By some estimates leadership development is a $50 billion global industry. However, it’s producing less than stellar results for many organizations.
According to a recent Fortune survey, only 7 percent of CEOs believe their companies are building effective global leaders, and only one in 10 said that their leadership development initiatives have a clear business impact. This concurs with new research from McKinsey, which finds that just 11 percent of more than 500 executives around the globe strongly agree that their leadership development interventions achieve and sustain the desired results.
That’s a problem. To try and understand this disconnect, McKinsey asked executives to share details about when their leadership development programs are effective—and when they are not. The consensus is that “much needs to happen for leadership development to work at scale, and there is no ‘silver bullet’ that will singlehandedly make the difference between success and failure.”
Here’s the good news: McKinsey uncovered four sets of interventions that can make a difference. Let’s take a closer look.
#1. Contextualizing Programs Based on the Organization’s Position and Strategy
McKinsey analysts Claudio Feser, Nicolai Nielsen, and Michael Rennie explain that organizations often fail to translate their company’s strategy into a leadership model specific to their needs, whether that’s a merger, dealing with digitization of an industry, or global competition. The implications are clear for organizations dealing with of accelerating disruption.
“Leadership development efforts must be animated by those new strategic imperatives, translating them into growth priorities for individual managers, with empathy for the degree of change required,” they write in a McKinsey Quarterly article detailing the study findings.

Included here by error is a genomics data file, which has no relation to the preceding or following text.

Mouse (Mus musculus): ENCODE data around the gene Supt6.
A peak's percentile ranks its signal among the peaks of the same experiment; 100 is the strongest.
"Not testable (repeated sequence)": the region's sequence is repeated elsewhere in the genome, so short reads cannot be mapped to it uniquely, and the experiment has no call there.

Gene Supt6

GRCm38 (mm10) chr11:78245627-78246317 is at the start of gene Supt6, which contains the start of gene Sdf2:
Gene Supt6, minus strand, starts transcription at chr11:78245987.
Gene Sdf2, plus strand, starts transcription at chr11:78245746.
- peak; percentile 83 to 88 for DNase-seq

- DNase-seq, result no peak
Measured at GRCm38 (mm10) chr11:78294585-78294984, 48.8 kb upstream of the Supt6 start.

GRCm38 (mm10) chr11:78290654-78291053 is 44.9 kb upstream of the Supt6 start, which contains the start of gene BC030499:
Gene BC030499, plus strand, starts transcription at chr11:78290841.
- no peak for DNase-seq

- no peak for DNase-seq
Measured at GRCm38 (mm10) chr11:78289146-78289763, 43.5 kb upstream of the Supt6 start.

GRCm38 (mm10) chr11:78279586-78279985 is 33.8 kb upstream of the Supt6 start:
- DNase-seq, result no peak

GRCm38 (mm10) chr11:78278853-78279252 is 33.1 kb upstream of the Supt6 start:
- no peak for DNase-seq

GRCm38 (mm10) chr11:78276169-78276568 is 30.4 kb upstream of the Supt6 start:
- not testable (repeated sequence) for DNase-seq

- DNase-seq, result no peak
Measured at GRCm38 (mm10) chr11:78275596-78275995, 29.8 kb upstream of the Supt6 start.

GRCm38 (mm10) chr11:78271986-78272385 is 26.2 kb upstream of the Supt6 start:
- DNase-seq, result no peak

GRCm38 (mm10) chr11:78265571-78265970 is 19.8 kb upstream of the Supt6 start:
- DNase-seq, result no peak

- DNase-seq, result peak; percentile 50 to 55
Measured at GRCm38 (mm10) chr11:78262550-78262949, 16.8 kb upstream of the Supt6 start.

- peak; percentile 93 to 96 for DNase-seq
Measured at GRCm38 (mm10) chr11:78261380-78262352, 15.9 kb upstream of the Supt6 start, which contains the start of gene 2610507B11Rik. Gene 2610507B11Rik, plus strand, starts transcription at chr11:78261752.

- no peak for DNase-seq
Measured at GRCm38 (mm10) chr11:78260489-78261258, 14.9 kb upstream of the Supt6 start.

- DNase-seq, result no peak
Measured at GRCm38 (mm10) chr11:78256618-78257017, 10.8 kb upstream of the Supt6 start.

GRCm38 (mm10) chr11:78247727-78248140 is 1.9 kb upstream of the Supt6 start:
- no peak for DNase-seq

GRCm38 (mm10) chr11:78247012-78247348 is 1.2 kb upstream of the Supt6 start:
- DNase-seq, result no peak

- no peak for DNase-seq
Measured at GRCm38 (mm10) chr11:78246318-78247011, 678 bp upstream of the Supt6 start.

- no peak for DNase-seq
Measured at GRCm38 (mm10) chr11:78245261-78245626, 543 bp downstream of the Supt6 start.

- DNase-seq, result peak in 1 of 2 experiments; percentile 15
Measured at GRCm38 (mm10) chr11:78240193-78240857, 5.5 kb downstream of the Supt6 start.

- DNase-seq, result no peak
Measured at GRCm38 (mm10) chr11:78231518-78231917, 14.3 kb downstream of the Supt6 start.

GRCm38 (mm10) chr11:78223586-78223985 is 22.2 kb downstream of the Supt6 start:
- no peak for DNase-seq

#2. Ensuring Sufficient Reach Across the Organization
McKinsey finds that organizations with successful programs were six to seven times more likely than their less successful peers to pursue interventions covering the whole organization, and to design programs in the context of a broader leadership-development strategy.
The bottom line: “Make it an organizational journey, not cohort specific,” write Feser, Nielsen, and Rennie. But that’s a challenge, they explain, because most programs are short, sporadic, and piecemeal. This makes it difficult for programs “to keep up with changes in the organization’s priorities, much less develop a critical mass of leaders ready to pursue them.”
#3. Designing the Program for the Transfer of Learning
Companies with successful leadership development programs were four to five times more likely to require participants to apply their learnings in new settings over an extended period and to practice them in their job. This sort of action learning is just one strategy to improve the transfer of leadership development; learning through a positive frame also shows great promise. McKinsey reports that successful leadership developers were around three times more likely to allow participants to build on a strength rather than correcting a development area. In addition, coaching that encourages introspection and self-discovery was three times more prevalent among successful leadership developers.
#4. Using System Reinforcement to Lock in Change
“Given the pace of change today, adapting systems, processes, and culture that can support change-enabling leadership development is critically important,” advises McKinsey. Fortunately, this is one area where technology can really help. Blogs, video messages, and social media platforms can enable leaders to engage with employees as they try to foster great understanding for a major change. Formal talent management structures like performance management systems and talent assessment can also assist with these efforts.